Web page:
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Vin bites the dust

Alison Cook reports that Vin has finally decided to do the right thing and go out of business. Excellent news. Now Tilman Fertita can open a Babins in it’s place and begin to purge the Bayou Place of crap food karma.

My first and last visit to Vin was on my birthday last year and it was a complete disaster. Vin got almost universally positive reviews and seemed like a good choice, but somehow managed to turn out to be one of the worst meals I have ever had. By the time the whole ordeal was over I was imagining a kitchen staffed by young baboons pretending to be cooks for a new Ashton Kutcher pilot on Spike TV.

We kicked things off with frisee salad that looked promising enough. The dressing had a bitter vinegar kick that tasted almost rancid. To balance it out the kitchen crew spiked the dressing with enough salt to make us worry about going insane from sodium poisoning. I typically season my food aggressively and stayed with it longer than anyone else at the table (I picked the place, after all), but finally threw in the towel after I noticed individual salt crystals were coating my teeth with every bite.

The waiter described the soft shell crab with risotto as the restaurant’s signature dish, which seemed like a safe choice for a first time visit. The crab, unlike the salad, was bland and failed to stand up to the Shiner Bock batter. The risotto was both overcooked and had a faint alcohol flavor at the same time, as if someone in the kitchen forgot to add the wine at the right time and decided to splash it in at the last minute. The flatbread came out pale and under cooked. The chicken dishes the rest of the table ordered looked boring. No one noted any unpleasant flavors, but no flavors of any other sort were reported either.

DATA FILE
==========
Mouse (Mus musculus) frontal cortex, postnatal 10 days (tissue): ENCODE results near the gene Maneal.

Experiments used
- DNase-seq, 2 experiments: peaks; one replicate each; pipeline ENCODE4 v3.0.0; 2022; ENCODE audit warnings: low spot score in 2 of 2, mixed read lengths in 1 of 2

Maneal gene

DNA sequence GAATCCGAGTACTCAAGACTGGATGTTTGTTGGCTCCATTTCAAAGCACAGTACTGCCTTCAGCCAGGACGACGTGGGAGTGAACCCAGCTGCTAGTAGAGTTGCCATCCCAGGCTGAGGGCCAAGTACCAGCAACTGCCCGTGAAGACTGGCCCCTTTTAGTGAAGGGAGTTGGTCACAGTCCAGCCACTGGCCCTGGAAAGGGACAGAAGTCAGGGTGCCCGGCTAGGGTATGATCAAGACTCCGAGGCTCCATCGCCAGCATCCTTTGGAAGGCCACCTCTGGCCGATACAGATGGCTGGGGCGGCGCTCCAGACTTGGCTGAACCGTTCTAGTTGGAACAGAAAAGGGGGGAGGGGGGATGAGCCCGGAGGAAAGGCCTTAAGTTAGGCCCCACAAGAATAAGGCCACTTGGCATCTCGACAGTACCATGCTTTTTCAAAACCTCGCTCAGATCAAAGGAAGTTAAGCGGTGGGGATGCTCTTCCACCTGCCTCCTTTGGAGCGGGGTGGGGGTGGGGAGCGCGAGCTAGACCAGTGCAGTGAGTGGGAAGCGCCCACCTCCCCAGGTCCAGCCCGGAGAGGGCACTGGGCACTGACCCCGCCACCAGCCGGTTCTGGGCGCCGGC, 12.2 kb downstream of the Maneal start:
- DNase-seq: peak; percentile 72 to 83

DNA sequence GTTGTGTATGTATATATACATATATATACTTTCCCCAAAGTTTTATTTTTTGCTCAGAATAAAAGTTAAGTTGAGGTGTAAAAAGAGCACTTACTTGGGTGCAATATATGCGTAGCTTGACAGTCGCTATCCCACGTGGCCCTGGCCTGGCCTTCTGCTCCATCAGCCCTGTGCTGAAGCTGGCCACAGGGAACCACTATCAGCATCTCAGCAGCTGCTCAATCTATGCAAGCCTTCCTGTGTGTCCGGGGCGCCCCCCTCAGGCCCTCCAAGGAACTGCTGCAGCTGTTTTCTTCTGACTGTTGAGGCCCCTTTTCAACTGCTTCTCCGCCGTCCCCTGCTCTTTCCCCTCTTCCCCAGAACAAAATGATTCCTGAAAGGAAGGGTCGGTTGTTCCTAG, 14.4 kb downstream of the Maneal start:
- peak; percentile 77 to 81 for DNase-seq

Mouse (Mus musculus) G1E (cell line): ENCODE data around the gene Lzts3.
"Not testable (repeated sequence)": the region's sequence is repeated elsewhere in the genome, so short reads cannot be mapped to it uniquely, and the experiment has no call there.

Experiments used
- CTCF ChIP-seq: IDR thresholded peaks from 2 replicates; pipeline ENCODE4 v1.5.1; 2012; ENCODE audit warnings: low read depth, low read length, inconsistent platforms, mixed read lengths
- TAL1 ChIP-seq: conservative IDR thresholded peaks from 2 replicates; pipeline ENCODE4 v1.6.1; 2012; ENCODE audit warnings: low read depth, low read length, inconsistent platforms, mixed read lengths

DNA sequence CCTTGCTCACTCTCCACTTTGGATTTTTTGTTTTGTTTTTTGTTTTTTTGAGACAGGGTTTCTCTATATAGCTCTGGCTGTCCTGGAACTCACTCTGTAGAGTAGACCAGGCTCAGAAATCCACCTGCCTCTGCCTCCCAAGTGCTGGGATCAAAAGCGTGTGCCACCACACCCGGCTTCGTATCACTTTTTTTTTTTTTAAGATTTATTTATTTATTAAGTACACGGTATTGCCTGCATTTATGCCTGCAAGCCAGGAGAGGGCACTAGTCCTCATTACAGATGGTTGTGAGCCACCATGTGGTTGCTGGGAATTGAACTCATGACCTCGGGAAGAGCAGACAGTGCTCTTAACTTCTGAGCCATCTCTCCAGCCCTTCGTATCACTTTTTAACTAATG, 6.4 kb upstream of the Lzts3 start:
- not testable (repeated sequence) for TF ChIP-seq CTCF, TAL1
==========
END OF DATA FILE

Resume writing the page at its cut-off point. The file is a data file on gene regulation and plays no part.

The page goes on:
Desperate to rid out palates of all things savory we decided to overlook the fact that the world’s tiniest deserts is an incredibly idiotic idea and ordered them anyway. The baboons in the kitchen, as it turns out, saved the best for last.

I noticed the bitter flavor shortly after I cracked the crust of the molten chocolate cake, but kept chipping away at the center hoping that I was being treated to the worlds most exotic chocolate from a remote part of the world only accessible by a canoe. The outside was edible enough, but the molten chocolate lacked any sort of moltiness (no, thats not a real word). After 30 seconds of torture I finally realized that I was eating charcoal.

For days I could not get the worlds tiniest desert disaster out of my mind. How exactly do you insert a lump of coal into the center of a a perfectly edible cake without doing a stint at the Fat Duck to learn the proper technique first? The only way I could think of would be to bake a perfectly ordinary molten chocolate cake, then microwave it on "high" just long enough to turn the liquid center into charcoal. It’s a tricky maneuver, because left in the microwave too long the center of the cake could turn into a diamond, all but guaranteeing a bad dining experience. Thankfully, the primate staff at Vin were up to the challenge.

Some people may say that Vin closure is a loss for the Houston dining scene. The city, after all, doesn’t appreciate inventive restaurants quite like other cosmopolitan hubs. I have a slightly different view. Other than a nice looking dining room, Vin had no business being in business. Good riddance.

Yes, I am still bitter.

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